I was a student when doubt had already made itself felt. In the mid-1970s I walked into the Social Academy at Westblaak, Rotterdam – an 18-year old, embarking on my studies. You might say the social academy was one, if not the ideological center of the welfare state. Not only intended to shape the critical contours of everything that ‘social’ could achieve. It also provided the support staff of social workers, community workers and socio-cultural workers for an intricate infrastructure of temporary refuges/shelters, crisis-, community- and youth centers, and the like.
It was the time when the social aspect was supposed to function as the dynamic motor for a new society, aided by architecture and urban planning as agents of change. The academy building, more or less across the street from the architecture office of Van den Broek and Bakema in Posthoornstraat, had the typical aesthetic of its day, with endless gravel-screed floors, flanked in places by pale grey walls of aerated concrete blocks. In addition, the interior was characterized, apart from a huge rope wall-hanging, by pragmatism. Looking back, it was mainly the vast numbers of washing machines (where else could a student do the laundry?) and the white Formica tables littered with plastic beakers that were typical appointments.
From the very first day – and ultimately I spent four years there – every standpoint, every political truth, every personal ambition was analyzed, discussed and in the end rejected, so that everything seemed to be permanently in a state of flux, never to solidify. The first day all the lecturers were on strike, often themselves only four, five years older than myself; they refused to continue as ‘lesson-merchants’, demanding that the student take the responsibility for his own learning program. In my final weeks, the plenary meetings – the last vestige of an institutional structure – were dominated by paralyzing criticism of the individual character of the social infrastructure, which from the inside out….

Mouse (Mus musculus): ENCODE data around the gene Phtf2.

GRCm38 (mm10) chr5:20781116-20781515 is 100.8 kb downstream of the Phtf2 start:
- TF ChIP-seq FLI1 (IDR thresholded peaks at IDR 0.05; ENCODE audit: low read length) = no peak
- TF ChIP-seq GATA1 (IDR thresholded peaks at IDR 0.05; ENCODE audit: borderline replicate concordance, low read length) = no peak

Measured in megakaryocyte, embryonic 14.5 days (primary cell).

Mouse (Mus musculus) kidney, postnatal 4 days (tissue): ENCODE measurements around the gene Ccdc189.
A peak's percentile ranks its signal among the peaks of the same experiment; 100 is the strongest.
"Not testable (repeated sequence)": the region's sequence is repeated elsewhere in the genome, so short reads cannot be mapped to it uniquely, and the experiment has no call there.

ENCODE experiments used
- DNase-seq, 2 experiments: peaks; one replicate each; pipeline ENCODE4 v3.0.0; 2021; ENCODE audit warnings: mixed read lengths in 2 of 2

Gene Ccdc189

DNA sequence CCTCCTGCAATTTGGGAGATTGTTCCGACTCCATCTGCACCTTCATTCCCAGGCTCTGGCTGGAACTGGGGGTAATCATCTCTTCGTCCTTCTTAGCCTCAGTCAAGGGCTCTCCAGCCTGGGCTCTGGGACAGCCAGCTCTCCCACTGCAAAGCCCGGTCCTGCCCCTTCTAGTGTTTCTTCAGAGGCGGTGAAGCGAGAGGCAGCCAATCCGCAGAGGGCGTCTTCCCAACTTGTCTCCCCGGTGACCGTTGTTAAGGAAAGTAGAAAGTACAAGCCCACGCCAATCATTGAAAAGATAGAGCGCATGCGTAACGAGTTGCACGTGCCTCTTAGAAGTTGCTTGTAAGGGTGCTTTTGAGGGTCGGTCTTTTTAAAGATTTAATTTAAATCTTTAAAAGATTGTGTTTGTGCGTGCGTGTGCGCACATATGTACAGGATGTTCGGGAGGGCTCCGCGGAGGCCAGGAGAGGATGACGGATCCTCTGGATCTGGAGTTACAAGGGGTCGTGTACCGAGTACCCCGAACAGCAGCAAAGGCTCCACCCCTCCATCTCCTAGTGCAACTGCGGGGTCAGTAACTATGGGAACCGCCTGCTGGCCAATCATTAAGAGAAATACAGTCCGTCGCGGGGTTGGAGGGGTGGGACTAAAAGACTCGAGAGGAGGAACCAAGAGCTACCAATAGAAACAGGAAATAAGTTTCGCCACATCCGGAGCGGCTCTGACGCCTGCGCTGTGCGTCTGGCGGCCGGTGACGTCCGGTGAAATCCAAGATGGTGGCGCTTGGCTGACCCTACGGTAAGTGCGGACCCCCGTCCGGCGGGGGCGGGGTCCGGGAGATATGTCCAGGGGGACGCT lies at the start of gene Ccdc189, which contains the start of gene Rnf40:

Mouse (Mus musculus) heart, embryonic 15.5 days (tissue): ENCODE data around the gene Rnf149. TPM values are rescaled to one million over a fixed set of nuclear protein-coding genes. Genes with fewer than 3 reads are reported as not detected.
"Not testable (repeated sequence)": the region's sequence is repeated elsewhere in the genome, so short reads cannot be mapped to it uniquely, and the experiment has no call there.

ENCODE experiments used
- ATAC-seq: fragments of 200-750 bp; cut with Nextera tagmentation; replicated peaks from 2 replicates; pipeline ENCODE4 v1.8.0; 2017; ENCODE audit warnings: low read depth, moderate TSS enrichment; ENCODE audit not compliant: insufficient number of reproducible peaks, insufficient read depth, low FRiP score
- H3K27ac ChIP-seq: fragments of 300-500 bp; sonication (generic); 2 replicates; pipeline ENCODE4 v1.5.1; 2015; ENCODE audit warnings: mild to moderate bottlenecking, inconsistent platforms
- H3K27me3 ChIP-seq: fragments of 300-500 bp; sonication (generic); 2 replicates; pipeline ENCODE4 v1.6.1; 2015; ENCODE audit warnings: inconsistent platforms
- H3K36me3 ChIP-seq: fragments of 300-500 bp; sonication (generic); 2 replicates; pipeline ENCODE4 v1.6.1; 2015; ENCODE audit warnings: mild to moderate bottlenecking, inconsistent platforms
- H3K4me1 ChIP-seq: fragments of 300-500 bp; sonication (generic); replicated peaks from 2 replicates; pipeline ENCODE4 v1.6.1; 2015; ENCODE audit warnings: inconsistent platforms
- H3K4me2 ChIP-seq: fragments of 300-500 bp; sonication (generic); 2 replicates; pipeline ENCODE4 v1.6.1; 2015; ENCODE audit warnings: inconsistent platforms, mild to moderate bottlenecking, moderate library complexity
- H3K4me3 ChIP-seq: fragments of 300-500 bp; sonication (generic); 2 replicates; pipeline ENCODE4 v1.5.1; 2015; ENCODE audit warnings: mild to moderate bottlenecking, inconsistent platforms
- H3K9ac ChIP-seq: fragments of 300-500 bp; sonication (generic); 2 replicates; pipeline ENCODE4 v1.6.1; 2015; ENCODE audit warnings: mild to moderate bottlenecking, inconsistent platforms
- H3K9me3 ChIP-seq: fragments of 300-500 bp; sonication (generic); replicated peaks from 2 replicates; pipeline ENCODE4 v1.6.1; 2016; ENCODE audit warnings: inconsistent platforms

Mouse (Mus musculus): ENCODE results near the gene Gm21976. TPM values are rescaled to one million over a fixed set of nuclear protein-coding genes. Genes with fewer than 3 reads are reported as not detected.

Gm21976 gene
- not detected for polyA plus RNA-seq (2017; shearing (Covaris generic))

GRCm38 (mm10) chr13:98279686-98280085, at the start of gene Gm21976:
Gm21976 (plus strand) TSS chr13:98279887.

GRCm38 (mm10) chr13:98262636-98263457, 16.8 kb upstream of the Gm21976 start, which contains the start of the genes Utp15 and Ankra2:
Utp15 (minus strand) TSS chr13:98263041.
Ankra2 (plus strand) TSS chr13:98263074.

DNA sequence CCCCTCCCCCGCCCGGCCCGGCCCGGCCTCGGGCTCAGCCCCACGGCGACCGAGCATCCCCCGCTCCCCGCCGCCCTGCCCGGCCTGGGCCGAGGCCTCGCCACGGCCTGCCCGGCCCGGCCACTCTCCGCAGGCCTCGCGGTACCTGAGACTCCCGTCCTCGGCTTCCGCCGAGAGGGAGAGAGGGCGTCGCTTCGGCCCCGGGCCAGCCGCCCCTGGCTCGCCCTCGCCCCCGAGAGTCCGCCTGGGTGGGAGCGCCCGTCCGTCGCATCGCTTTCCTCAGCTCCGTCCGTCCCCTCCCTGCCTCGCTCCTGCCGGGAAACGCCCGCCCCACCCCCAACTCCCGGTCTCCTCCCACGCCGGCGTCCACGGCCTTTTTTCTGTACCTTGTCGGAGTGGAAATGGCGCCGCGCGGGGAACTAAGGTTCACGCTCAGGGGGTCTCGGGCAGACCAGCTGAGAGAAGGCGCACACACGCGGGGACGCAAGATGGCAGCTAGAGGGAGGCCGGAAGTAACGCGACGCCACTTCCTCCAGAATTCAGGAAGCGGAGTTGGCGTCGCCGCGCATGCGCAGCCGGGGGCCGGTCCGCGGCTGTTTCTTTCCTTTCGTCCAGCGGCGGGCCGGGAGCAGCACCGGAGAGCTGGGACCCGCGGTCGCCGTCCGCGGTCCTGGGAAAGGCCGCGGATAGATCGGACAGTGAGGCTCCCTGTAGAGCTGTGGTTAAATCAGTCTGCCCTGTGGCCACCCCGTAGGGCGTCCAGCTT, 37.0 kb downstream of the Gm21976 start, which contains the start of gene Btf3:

Why am I writing this, why do precisely these anecdotes surface when I’m asked about the background of Het Nieuwe Instituut’s choice for long-term research into structuralism? For me, the reason lies in the analogy: I was a student when doubt had already made itself felt, doubt about welfare work, doubt about a social infrastructure, doubt about the eternal polarity between bottom-up and top-down, doubt about architecture and, by extension, urban renewal and community work as an instrument for social engineering and, of course, doubt about the idea of an equitable society. Doubt as regards the social aspect that Hans Achterhuis was to formulate brilliantly in ‘De markt voor welzijn en geluk’ [The Wellbeing and Prosperity Market] (1979).
And those doubts, that were so at odds with the ideas of the post-war reconstruction generation like Van Eyck and Bakema, inevitably formed the gateway to that other ideology, that of the market, of the consumer. I also remember the moment of intellectual release when all those reader-unfriendly publications by companies like Suhrkamp, for instance about false consciousness (1971, Wolfgang Fritz Haug, Kritik der Wahrenästhetik [Critique of Commodity Aesthetics]) made way for a more perceptive description of the superficial, which could cover every antithesis, and pop culture, fashion and punk were not automatically disqualified as expressions of civil proto-fascism. Nowadays, we know that that market and its endless flexibility did not provide the promised answer either, and once more a productive moment is being sought and the domain of the ‘social’, including the ideology of top-down versus bottom-up, and the possible role of design are being reassessed. Just when the polarity between market and government, between consumer and citizen, appears to have been abolished and we refer to ‘a culture of convergence’ (Henry Jenkins), to a creative industry and the moment when the contract between the citizen as a consumer and the government as the market, should be revised. In other words, now is the moment when the deployment and arsenal of Structuralism are again experiencing social urgency, simply as a mirror of the present situation, with the infinite wealth of the institute’s archive providing a helping hand.
This article was published in the Structuralism supplement to Volume #42, ‘Art & Science of Real Estate’.